Failing Our Kids In DC  

So, there’s talk in the news about the recent moves in DC concerning DC Public education and the firing of District employees, teachers, and now principals. In the past, Rhee, the school’s chancellor, had offered buyouts to teachers, it does not appear that principals will receive the same treatment because they are on year-to-year contracts. Which to me sounds “at-will,” yuk.

As I read about the firings of principals, something caught my eye in the Post

Recruiting and retaining high-quality principals have been longtime challenges in the school system. In 2005, then-Superintendent Clifford B. Janey said 25 to 40 percent of the system's 140 principals "are not the caliber they need to be."

My child is a product of DC public and I wasn’t going to let her continue down that path. She’s now on scholarship at a private school in the district and she LOVES it. Going to a DC Public school made her feel bad about herself, left her suicidal, had her in therapy, and saw this bright usually happy child avoiding homework and reading in class instead of learning. She went to an elementary school where her principal was beaten by two fourth graders so badly that he was hospitalized with broken ribs and a broken arm. Principals who take on the worst schools, like Anacostia High School, PR Harris and Green Elementary are then asked to turn around a school with little to no parent interaction, where kids are virtually warehoused, waiting to enter the workforce with no ability to do pretty much anything.

My kid was lucky. I had the determination to be involved in the PTOs and PTAs, the open houses conferences and it didn’t help. I couldn’t get her out of the hell she was in, so with no other choice, she went to a charter school. I became even more involved in the school, volunteering, PTO work, you name it, I did it. And even then, it still wasn’t enough. There were 28 to 30 kids in each classroom and my kid was getting almost no additional assistance with math or science which had been her favorite subjects, so on she moved to another charter school. This one worked better. It had smaller class sizes but no science program. For 8th grade, she went back to DCPS and there she was placed with the worst kids. Kids with criminal records, an inability to read, poor math skills and worse, with behavior issues so severe that she was constantly bullied, threatened and pushed around until she finally just completely closed off into the world of books where everything could be perfect.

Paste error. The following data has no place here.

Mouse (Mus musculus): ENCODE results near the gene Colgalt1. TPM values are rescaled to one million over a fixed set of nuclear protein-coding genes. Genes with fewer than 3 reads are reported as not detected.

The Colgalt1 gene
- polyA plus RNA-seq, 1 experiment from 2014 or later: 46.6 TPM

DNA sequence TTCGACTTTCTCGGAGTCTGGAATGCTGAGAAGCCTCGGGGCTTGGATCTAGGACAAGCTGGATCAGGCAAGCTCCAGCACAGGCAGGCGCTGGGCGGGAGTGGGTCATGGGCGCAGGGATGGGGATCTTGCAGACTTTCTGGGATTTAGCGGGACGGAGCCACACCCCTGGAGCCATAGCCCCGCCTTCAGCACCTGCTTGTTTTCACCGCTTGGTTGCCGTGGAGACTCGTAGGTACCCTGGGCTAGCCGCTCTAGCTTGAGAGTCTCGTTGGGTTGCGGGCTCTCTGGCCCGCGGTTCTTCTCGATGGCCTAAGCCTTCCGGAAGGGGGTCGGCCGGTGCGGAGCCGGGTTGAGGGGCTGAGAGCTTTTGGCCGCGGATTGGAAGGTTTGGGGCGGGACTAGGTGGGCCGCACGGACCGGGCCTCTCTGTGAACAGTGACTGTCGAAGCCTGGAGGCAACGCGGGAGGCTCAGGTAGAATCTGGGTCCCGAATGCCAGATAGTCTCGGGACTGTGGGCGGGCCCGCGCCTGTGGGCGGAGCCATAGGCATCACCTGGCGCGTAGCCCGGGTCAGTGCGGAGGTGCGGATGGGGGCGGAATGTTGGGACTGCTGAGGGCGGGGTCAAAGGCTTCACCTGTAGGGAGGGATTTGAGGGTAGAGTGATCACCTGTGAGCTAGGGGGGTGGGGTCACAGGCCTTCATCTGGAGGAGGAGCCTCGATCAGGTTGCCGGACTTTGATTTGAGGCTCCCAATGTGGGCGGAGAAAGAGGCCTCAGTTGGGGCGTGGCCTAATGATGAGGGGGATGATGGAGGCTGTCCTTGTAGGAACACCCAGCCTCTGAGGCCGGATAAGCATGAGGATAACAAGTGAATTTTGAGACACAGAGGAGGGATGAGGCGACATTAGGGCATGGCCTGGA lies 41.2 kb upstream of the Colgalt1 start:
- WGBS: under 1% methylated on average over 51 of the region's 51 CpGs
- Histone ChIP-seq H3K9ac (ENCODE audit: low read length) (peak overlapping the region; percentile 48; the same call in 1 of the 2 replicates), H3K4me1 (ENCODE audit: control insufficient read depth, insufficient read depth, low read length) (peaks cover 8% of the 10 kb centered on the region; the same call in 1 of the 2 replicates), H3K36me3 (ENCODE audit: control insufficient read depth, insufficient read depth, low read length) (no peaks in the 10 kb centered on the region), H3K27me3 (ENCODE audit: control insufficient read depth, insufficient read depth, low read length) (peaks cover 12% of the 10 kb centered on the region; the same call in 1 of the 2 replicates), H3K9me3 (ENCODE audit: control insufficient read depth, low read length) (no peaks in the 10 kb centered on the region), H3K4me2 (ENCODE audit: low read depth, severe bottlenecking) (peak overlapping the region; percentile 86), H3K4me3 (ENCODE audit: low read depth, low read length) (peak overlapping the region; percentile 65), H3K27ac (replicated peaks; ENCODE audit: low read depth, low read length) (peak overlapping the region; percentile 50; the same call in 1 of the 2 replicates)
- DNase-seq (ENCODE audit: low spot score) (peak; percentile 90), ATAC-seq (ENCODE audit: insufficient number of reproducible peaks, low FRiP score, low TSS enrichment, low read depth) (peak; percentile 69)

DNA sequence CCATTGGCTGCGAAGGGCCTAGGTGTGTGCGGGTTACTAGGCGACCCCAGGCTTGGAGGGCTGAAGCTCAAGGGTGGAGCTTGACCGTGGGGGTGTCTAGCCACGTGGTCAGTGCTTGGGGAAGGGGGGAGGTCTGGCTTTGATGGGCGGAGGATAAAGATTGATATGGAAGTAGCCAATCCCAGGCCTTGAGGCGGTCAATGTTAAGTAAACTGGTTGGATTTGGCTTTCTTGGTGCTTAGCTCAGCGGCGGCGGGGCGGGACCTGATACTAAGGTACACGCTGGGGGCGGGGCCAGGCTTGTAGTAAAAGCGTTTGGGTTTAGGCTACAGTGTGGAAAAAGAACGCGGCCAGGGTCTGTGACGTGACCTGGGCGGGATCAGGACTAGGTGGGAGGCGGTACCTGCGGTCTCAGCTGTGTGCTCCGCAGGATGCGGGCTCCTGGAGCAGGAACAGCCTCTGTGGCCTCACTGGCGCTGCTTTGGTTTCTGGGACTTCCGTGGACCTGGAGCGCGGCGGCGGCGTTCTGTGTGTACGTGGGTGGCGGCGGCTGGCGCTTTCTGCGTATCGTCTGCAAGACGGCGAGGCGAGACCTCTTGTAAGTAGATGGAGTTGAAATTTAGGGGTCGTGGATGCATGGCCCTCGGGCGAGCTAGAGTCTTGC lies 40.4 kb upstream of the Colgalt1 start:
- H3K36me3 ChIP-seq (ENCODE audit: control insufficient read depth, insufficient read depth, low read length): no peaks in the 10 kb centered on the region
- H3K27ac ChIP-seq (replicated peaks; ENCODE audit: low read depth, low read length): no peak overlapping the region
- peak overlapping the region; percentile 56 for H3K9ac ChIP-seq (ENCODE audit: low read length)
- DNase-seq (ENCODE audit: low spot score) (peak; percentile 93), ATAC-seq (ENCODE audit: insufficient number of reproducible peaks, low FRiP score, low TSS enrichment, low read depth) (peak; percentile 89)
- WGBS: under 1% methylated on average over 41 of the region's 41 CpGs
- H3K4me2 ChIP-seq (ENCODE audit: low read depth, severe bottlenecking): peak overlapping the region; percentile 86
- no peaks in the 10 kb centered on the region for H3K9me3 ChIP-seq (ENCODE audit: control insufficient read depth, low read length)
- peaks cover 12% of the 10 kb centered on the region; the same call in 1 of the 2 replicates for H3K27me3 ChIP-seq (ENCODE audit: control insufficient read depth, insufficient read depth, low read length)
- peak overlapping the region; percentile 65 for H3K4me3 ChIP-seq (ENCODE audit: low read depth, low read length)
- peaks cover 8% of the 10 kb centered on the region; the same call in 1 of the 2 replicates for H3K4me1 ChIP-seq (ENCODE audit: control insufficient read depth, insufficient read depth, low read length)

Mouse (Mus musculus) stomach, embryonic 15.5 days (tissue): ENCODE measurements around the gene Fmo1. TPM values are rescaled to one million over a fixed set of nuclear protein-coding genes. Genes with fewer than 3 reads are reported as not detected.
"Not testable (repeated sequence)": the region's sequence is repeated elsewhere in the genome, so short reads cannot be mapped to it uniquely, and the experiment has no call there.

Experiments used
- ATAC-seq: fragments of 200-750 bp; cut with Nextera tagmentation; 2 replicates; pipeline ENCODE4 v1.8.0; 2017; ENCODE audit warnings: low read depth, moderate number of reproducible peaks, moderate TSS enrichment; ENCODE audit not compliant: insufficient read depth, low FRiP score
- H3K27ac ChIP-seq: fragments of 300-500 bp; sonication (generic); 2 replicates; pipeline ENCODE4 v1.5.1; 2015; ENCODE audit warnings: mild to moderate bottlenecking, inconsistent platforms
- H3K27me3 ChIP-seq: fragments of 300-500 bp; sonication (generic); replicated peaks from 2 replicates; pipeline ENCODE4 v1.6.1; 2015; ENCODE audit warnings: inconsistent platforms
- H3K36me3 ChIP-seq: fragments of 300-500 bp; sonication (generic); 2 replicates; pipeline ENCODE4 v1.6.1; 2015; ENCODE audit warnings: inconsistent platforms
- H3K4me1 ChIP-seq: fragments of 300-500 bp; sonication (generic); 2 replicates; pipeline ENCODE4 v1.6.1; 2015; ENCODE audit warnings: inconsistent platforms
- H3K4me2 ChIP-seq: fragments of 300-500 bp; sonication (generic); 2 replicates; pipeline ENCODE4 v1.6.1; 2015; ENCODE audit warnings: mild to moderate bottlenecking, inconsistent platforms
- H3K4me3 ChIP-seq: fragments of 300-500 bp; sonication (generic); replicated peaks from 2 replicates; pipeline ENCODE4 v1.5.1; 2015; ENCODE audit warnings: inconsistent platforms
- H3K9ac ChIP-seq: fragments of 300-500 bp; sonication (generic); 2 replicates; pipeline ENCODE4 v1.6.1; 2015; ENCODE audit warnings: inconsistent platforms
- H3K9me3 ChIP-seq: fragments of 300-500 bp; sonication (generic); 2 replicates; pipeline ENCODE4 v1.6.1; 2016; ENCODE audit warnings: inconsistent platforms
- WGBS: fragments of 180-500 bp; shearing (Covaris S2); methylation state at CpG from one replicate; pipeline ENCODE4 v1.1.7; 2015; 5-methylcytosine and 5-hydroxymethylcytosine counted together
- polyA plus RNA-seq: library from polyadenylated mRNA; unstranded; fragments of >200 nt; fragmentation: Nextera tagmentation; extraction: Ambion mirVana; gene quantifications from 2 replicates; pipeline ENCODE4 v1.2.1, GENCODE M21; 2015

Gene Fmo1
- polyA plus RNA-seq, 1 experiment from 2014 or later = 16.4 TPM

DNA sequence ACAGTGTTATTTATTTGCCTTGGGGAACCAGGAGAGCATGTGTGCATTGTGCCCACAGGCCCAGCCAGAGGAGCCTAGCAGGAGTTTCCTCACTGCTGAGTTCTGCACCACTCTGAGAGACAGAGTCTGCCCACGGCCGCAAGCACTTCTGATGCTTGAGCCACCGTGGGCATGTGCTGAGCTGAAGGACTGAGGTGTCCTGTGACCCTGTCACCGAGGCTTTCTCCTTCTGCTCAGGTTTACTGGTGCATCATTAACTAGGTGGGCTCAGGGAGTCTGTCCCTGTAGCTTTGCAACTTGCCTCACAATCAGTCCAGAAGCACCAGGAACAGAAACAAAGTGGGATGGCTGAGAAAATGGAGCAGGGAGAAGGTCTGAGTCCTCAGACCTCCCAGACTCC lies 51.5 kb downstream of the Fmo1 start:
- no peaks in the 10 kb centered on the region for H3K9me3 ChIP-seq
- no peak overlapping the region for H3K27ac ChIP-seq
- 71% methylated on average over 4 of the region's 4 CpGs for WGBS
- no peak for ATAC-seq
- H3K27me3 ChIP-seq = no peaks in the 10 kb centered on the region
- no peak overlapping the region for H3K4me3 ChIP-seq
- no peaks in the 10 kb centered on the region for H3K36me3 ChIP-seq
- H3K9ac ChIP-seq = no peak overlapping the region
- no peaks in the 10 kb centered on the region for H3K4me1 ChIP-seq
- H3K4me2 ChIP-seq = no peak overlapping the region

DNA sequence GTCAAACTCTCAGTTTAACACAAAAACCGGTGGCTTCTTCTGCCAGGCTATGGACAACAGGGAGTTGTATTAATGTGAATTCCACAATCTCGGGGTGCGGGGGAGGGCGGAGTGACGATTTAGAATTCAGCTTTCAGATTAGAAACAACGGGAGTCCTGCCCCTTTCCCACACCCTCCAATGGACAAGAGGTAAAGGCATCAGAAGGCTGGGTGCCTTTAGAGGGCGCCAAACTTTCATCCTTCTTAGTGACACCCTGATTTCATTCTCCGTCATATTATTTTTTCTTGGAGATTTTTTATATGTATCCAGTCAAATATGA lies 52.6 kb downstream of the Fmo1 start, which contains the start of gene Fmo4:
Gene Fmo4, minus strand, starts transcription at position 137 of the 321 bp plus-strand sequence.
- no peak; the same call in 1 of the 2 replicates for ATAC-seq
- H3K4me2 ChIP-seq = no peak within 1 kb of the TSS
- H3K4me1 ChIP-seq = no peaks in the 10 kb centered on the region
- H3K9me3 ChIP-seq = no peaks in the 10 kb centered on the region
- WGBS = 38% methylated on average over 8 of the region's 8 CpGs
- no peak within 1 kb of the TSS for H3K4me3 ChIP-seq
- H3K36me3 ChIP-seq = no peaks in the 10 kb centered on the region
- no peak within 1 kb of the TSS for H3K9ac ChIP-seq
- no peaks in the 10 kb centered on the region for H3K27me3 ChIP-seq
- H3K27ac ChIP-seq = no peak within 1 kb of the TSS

So, when her high school accepted her and offered a scholarship, we jumped at it. The scholarship was contingent on her ability to perform after the 1st semester. Coming from DCPS and the charter school system, she was behind in English and only at grade level for Math, so she needed to be able to play catch up and if it didn’t work, there was always Woodrow Wilson High School.

But for the thousands of kids in DCPS, I can’t help but wonder what is achieved through the changes that Fenty and Rhee are now undertaking with DCPS. I just don’t think any of it will work. It won’t work because it seems more political than centered in making learning environments for kids. Take how the Principals not being renewed found out:

A form letter over Rhee's signature went out to the principals identified for firing yesterday afternoon. It was to be followed by a series of one-on-one meetings between the principals and instructional superintendents, their immediate supervisors, said Rhee's spokeswoman, Mafara Hobson.

If you treat your employees like yesterday’s news, exactly why would we think that you’d be out there for the kids?

DCPS has a lot of issues. From violence to behavior, to simply teaching and learning, but all of this can be turned around, I just don’t think it’s going to happen with Fenty and Rhee. I think it takes making the schools as important a part of the community with events and gatherings. If school isn’t community, then you lose out on so much community building that should be taking place. The real issue isn’t with failing schools, it’s with failing communities. So, when are we going to start helping each other?

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